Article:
Canuck RB rare sighting

PAUL FRIESEN -- Sun Media

, Last Updated: 11:00 AM ET

We all know about the phenomenon of the Canadian quarterback, an animal that appears to have become extinct in the Great White North.

There is a related species that's also been on the CFL endangered list.

Last year it crawled out from under a rock to make regular appearances in Hamilton. There are also rumours of a sighting here at Blue Bomber training camp.

I'm talking about the Canadian ball carrier.

Not to be confused with the slow-footed fullback, which belongs to the same family, the ball carrier is much more colourful and pleasing to the eye.

Where you often need binoculars to appreciate the slow-footed fullback, the Canadian running back doesn't mind taking centre stage.

But not since Sean Millington was in his prime a decade ago has there been any kind of sustained sighting.

That appears to be changing with Jesse Lumsden in Hamilton.

Some day, probably not this year or the one after that -- maybe as long as Charles Roberts is around -- the Bombers' Daryl Stephenson would like to make it a trend, rather than a freak of nature.

"I'd hope so," Stephenson said. "It's what I've been doing since six years old. The fact I've gotten a lot bigger has swayed people to thinking I might be a fullback. But I can contribute in some ways to the running game out here. And I'd love to do that."

Scoff all you like.

Then take a look at Stephenson's college highlight video on the web.

From his very first carry at the University of Windsor (a 49-yard touchdown run), Stephenson dominated:

- A rookie record of 1,192 yards in 2004.

- The country's leading rusher in '05 (1,306 yards) and '06 (1,140).

- The Hec Crighton Trophy winner in '06.

- The first player to rush for 1,000 yards in three consecutive seasons.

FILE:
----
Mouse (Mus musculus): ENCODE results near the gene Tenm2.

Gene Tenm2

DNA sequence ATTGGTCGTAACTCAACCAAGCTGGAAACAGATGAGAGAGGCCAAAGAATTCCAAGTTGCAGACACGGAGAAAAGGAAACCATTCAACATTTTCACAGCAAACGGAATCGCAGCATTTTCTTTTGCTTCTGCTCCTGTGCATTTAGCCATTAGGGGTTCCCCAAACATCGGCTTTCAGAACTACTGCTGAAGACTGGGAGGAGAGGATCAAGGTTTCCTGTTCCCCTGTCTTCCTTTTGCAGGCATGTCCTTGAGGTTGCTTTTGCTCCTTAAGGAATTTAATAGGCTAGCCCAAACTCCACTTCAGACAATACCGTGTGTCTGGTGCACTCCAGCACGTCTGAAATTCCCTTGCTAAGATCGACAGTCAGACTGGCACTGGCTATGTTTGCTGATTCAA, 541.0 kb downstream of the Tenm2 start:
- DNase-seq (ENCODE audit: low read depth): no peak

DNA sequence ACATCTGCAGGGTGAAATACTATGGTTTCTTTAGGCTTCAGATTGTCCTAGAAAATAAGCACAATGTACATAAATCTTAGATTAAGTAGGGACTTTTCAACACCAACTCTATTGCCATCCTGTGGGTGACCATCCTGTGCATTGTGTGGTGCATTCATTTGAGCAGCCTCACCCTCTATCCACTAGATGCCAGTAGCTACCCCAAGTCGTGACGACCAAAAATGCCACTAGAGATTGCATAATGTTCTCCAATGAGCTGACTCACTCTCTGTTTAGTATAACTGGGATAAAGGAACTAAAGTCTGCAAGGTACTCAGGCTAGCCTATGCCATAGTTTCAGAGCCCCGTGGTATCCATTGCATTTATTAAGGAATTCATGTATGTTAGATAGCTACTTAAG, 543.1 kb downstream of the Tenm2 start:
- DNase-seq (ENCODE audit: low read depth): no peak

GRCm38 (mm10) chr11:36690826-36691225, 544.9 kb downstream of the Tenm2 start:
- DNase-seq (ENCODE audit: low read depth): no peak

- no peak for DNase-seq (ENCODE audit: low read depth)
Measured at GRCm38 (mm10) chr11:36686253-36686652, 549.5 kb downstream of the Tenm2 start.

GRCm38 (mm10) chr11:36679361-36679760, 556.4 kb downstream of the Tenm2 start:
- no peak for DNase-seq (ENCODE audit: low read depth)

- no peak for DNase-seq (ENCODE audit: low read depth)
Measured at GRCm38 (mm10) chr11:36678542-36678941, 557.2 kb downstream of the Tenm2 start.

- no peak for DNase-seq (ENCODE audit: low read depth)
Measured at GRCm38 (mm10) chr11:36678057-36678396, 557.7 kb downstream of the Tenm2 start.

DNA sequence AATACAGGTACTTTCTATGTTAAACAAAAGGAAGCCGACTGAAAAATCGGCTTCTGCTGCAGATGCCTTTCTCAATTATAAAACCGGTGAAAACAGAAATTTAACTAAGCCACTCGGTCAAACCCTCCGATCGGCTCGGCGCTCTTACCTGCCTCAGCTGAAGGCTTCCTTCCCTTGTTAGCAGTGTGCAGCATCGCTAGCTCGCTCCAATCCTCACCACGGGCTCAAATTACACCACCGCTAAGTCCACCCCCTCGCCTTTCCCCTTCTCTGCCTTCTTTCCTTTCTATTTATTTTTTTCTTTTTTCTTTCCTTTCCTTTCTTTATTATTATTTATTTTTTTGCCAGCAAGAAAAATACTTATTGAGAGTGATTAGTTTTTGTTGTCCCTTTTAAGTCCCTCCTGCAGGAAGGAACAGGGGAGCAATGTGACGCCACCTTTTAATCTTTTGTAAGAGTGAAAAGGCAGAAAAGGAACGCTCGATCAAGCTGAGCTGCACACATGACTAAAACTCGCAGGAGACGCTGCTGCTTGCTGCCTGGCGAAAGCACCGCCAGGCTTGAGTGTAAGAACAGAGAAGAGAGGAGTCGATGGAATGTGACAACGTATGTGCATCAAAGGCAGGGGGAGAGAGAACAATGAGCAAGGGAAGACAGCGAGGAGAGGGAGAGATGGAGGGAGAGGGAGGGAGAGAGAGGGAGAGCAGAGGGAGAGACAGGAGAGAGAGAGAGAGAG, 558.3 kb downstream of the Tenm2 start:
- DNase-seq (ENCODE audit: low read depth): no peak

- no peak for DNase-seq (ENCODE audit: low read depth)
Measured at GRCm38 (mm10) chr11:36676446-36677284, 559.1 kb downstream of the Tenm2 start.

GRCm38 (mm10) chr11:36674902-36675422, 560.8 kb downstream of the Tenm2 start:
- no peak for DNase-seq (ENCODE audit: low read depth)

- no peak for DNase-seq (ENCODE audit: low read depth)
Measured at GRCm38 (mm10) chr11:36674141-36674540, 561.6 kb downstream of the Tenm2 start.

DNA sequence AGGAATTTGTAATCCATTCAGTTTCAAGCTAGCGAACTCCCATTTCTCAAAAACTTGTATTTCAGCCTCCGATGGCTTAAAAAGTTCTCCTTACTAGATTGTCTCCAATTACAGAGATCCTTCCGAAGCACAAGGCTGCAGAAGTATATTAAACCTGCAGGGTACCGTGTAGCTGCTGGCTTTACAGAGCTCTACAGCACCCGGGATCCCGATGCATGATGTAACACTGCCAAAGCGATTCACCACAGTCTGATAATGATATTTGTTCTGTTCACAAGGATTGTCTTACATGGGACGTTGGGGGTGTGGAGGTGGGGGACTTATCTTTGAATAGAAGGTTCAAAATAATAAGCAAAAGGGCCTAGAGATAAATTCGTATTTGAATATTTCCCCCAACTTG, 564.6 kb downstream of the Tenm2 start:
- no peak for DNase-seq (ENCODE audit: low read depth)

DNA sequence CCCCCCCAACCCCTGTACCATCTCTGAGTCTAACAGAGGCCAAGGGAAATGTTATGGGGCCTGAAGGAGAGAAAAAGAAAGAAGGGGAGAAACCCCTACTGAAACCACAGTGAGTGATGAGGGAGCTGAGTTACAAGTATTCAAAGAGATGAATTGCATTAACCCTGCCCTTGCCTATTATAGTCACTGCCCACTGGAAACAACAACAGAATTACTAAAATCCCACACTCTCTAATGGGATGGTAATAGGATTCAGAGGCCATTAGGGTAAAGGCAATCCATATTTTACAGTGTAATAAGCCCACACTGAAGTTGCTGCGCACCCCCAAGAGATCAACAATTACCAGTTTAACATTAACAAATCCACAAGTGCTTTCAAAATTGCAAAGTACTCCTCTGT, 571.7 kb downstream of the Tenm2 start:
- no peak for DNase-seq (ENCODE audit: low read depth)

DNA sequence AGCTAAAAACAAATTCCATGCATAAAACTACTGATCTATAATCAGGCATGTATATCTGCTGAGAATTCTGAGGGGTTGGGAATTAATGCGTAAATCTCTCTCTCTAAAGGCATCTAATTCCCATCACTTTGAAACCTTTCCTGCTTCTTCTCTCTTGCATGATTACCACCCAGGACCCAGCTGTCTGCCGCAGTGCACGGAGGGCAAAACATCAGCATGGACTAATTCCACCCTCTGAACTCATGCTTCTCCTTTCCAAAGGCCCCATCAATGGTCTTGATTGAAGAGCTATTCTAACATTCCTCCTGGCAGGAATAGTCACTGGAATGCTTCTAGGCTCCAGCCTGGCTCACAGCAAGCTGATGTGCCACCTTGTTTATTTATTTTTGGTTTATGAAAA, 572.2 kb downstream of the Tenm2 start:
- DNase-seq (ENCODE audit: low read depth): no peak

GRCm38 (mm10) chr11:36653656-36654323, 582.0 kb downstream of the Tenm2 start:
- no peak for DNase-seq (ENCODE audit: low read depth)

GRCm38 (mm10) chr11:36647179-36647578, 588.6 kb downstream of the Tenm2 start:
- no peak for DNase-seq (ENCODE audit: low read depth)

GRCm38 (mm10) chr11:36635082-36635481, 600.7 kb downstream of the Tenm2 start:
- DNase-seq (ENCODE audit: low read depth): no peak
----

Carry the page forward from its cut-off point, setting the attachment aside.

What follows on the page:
Only last year, because of injuries, did Stephenson stumble -- and he still rang up 764 yards, passing Lumsden to finish his college career third on the all-time list.

"Everyone's always compared me to Lumsden," Stephenson said. "I'm not much of his style running. I'm more of a juker. But I think I can contribute like that."

He compares himself more to Eric Lapointe, the former Montreal speedster who never quite made it as a full-time back.

"It's hard seeing something like that," Stephenson said. "He didn't get the shot that he wanted. But he still played football for a number of years. And just to do that would be awesome. Wherever I can help."

The odds are against him becoming a starter.

Just like the Canadian quarterback, the homegrown runner has to beat out Americans who've played against better competition from Pop Warner, on up.

And you have to make an impression on American coaches who have a built-in bias.

Bomber offensive co-ordinator Kit Cartwright describes Stephenson as "a 'tweener, between fullback and tailback."

Head coach Doug Berry sees him as a potential short-yardage specialist.

"He might be a first-and-goal back at the three," Berry said. "He's a big guy. I like him."

Perhaps knowing he needs to make the team as a role player, Stephenson, 6-foot-2, 230 pounds, has put on at least 10 pounds since college, when he ran away from everybody.

Because of the injuries, he fell to the third round of April's draft.

"I'm better than the running back I was two years ago, when I had all that hype around me," he said. "I'm out to prove that. Show some stuff they might not have thought I had."

And maybe, eventually, show that rumours of the Canadian running back's demise have been greatly exaggerated.


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